Florida boy doing well after receiving state's first Berlin heart device

Family photo available upon request.

A 9 -year-old Orange Park boy is listed in fair condition today (Oct. 4) at Shands at the University of Florida, just five days after becoming Florida's first patient to receive a Berlin Heart.

Alexzander Wood received the biventricular assist device during a nearly five-hour procedure led by UF surgeons Friday (Sept. 29). Sized specifically for children, the Berlin Heart is designed to boost his failing heart's ability to pump until a donor organ becomes available.

"He's made tremendous progress already and we're very pleased," said UF College of Medicine cardiac surgeon Dr. Mark Bleiweis. "He's still very sick but he's assuming more of the work of breathing himself and we're hoping to remove him from the ventilator in the next few days."

Alexzander's mother, Elizabeth Wood, said that until early August, her son "acted like a normal child." He had attention deficit hyperactivity disorder and had been diagnosed with asthma several years before, but was otherwise healthy until he began experiencing chest and abdominal pain. UF cardiologists diagnosed the child on Aug. 11 with idiopathic dilated cardiomyopathy, a weakness of the heart muscle that may have been caused by a virus. They admitted him to Shands at UF on Aug. 13. He was placed on the national heart transplant waiting list on Aug. 25.

"He was healthy until seven weeks ago," Wood said. "You can ask yourself 'What if,' but you can't change what's happened. We've been taking this day by day. Two days before the operation, I whispered in Alexzander's ear, 'You've got to be strong, this is your chance.'"

On the following day, Sept. 28, her birthday, Dr. Bleiweis and his team confirmed that the procedure would take place.

"That was the best birthday present ever," she said. "God was listening."

The Berlin Heart is the size of a small orange. Produced in Germany, the computerized pump system is available in various sizes suitable for use in infants and small children. Most of the device extends outside the body and connects to the heart via tubes implanted in the patient's chest.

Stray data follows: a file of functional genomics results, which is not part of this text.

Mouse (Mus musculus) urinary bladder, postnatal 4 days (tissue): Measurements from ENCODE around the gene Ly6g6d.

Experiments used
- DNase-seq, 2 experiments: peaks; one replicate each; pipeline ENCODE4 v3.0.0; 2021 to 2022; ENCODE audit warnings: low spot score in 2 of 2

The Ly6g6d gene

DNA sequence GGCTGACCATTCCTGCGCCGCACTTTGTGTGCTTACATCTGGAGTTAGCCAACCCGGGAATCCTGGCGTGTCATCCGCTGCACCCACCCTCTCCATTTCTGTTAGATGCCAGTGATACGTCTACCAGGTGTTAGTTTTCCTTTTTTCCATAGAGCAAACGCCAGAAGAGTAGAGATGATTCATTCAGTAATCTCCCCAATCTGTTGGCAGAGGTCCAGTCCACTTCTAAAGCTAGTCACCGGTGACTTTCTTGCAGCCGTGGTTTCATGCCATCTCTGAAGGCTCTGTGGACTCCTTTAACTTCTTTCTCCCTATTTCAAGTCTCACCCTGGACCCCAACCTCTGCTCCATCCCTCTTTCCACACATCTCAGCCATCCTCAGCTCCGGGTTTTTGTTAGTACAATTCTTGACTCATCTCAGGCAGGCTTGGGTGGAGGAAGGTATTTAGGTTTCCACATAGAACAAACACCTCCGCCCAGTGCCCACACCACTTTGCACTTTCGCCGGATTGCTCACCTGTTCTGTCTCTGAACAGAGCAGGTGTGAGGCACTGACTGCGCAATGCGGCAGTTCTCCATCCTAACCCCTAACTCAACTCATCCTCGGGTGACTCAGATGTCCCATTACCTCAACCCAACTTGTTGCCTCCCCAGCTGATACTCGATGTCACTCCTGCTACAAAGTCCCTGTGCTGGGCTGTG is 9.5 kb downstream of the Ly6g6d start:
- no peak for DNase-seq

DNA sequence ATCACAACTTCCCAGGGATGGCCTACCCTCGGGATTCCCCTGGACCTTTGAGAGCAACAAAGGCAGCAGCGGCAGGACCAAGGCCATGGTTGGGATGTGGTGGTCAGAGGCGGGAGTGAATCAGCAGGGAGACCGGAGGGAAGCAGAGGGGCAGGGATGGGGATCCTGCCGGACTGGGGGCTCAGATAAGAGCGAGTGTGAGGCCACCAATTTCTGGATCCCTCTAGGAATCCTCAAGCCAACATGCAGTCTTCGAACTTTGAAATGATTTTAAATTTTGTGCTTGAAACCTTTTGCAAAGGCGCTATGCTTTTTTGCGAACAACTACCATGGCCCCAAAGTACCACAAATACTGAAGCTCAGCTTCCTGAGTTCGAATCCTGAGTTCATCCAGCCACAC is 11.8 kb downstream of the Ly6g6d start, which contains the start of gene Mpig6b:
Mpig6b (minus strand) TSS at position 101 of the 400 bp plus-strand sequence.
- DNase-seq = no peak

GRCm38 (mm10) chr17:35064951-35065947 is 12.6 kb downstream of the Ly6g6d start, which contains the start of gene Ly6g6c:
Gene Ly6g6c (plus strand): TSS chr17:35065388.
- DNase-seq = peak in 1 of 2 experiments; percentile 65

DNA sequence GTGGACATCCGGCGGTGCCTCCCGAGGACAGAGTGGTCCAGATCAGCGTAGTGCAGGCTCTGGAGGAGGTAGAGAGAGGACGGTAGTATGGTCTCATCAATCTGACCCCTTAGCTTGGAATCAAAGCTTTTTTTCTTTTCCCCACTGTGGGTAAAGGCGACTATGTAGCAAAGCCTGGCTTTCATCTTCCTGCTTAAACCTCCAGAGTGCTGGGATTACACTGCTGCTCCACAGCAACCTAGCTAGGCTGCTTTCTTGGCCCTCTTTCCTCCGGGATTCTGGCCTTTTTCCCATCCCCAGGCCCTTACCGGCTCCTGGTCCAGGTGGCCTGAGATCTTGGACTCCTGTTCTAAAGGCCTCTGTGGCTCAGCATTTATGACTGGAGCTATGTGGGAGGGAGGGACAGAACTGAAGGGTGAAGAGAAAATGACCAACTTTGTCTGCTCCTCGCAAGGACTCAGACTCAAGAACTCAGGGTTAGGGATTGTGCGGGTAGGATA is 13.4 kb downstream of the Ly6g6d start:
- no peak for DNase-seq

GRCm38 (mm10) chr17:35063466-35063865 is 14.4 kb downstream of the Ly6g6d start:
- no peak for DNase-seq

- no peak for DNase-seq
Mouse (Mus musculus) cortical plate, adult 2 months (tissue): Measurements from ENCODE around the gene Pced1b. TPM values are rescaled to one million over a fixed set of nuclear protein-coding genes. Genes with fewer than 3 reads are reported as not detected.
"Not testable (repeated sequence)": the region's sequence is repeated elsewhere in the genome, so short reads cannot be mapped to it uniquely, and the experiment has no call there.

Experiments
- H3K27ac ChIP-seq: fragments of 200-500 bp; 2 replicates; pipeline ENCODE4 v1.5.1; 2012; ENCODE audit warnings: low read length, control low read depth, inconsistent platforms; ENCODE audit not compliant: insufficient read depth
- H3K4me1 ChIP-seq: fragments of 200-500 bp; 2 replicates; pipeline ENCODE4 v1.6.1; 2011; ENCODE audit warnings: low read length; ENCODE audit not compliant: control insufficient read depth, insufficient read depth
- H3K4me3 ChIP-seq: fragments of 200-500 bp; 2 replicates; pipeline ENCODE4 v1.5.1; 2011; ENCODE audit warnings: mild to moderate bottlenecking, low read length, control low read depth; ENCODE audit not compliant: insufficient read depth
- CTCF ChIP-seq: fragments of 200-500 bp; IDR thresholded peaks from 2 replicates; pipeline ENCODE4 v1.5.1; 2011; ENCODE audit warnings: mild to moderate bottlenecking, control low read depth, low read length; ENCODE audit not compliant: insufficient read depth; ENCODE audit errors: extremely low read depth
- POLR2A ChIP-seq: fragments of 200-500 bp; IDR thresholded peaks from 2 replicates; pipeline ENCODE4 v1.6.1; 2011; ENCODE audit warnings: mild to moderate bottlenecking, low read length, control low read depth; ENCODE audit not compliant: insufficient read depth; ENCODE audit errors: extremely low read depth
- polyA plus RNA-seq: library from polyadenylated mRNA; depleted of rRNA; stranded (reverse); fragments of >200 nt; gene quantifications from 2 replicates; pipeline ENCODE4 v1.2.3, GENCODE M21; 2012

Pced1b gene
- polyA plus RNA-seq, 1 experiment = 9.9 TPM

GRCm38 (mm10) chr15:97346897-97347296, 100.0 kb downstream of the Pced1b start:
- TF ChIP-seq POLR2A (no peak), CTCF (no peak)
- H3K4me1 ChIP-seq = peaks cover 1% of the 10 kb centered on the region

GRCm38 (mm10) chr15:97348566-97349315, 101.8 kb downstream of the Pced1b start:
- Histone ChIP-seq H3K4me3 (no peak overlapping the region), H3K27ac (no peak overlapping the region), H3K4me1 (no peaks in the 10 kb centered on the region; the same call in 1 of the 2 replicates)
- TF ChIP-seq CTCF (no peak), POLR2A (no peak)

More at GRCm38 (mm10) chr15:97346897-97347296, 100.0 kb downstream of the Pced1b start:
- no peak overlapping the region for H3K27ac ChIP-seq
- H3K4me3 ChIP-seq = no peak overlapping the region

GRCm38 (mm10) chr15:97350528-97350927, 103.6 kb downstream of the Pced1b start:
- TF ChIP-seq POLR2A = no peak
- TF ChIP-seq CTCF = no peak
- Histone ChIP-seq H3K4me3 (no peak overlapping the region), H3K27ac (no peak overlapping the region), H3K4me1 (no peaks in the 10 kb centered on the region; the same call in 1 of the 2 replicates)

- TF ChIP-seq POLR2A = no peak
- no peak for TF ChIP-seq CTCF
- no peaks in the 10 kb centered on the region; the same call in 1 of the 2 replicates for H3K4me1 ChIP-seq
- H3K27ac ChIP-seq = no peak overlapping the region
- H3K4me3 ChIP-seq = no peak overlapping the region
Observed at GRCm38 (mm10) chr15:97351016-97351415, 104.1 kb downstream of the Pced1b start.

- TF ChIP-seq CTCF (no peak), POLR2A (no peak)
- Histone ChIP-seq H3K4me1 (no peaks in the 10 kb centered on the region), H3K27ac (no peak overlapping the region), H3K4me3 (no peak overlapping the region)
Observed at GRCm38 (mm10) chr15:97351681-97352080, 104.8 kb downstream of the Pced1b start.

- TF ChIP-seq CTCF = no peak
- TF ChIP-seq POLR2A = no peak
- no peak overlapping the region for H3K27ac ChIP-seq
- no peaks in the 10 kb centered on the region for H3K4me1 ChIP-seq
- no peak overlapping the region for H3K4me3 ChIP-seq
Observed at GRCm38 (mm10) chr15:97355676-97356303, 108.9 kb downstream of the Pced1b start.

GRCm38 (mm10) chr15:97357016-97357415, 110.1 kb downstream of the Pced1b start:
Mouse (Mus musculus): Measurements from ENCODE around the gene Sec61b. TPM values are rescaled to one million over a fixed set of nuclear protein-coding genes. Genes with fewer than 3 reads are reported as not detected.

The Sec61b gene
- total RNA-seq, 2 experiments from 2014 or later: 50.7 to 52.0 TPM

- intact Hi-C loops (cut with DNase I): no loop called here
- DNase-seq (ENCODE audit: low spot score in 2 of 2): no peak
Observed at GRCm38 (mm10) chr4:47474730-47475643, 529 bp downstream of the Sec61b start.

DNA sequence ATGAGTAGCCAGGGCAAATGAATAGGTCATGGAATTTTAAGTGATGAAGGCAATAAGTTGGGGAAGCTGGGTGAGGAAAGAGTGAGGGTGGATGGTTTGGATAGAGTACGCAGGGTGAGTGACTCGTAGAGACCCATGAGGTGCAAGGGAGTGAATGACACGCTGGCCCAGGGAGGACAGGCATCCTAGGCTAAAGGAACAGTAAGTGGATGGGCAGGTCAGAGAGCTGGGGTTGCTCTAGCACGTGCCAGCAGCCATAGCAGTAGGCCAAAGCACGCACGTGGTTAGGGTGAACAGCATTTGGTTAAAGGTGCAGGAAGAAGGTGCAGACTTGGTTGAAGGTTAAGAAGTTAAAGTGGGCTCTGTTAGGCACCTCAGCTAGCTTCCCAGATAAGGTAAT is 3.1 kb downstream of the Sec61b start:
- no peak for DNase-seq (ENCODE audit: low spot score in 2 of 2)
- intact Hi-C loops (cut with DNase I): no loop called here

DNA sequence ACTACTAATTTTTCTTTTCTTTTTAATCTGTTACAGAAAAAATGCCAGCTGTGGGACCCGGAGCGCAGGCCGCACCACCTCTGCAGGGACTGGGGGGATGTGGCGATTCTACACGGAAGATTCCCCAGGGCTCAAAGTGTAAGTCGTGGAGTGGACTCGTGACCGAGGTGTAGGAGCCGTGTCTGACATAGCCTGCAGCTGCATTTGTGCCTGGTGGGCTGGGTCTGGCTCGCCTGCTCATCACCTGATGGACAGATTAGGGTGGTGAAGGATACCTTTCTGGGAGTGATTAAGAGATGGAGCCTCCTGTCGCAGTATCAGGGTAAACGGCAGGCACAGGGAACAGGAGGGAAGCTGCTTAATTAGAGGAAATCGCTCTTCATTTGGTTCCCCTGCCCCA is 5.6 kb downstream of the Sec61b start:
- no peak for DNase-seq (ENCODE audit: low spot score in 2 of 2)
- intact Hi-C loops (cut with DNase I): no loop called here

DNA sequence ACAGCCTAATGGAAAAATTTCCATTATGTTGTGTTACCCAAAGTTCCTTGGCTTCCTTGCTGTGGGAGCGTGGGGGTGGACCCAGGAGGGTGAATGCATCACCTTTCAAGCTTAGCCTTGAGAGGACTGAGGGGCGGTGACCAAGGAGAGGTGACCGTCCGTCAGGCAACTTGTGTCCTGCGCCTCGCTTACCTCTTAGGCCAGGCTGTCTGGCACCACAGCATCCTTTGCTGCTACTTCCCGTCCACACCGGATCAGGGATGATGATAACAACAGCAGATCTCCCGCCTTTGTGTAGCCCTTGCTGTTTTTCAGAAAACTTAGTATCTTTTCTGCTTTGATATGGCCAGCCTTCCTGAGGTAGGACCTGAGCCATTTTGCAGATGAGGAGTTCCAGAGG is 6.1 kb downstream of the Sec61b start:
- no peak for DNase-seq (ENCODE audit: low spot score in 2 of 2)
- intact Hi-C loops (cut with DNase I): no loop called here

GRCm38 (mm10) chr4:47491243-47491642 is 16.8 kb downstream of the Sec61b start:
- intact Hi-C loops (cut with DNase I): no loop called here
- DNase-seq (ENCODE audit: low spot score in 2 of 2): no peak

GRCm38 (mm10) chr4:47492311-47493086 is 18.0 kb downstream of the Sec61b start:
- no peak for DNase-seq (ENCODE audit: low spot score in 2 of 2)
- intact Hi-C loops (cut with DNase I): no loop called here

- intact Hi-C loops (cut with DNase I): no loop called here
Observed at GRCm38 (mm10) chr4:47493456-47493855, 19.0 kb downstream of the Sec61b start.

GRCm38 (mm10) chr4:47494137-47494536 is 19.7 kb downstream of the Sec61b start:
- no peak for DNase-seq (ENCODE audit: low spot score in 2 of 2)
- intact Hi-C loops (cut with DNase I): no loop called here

The Berlin Heart is not yet approved by the U.S. Food and Drug Administration but the agency allowed UF and Shands officials to move forward on a one-time compassionate use basis. The UF Institutional Review Board and Shands officials also had to approve the procedure.

A team from Berlin Heart Inc. flew in from Germany Sept. 27 to assist.

The young patient is the 68th child in the United States and Canada, and one of only 200 internationally, to receive the Berlin Heart. Other U.S. and Canadian Berlin Heart recipients have relied on the device anywhere from one day to 234 days.

Alexzander is in the third grade at Fleming Island Elementary School. Wood works in registration at Orange Park Medical Center, and her sister, Laurie Dennis, is a surgical nurse at the same hospital. The family emphasized the importance of organ donation.

"I'm a donor. It's been on my driver's license every since I got a license," Wood said.

Dennis added, "All our family are donors. I've worked in intensive care units where we had to talk to families about donation and now I'm on the other side."